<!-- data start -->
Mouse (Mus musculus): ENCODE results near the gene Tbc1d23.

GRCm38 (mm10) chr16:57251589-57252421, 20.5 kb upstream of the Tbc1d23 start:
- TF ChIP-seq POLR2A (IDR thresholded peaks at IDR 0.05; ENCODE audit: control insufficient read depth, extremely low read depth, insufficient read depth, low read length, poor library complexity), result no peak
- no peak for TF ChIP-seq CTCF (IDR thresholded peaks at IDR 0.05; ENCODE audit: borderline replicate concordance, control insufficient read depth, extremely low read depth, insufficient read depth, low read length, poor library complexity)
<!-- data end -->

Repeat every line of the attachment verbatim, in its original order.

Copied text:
Mouse (Mus musculus): ENCODE results near the gene Tbc1d23.

GRCm38 (mm10) chr16:57251589-57252421, 20.5 kb upstream of the Tbc1d23 start:
- TF ChIP-seq POLR2A (IDR thresholded peaks at IDR 0.05; ENCODE audit: control insufficient read depth, extremely low read depth, insufficient read depth, low read length, poor library complexity), result no peak
- no peak for TF ChIP-seq CTCF (IDR thresholded peaks at IDR 0.05; ENCODE audit: borderline replicate concordance, control insufficient read depth, extremely low read depth, insufficient read depth, low read length, poor library complexity)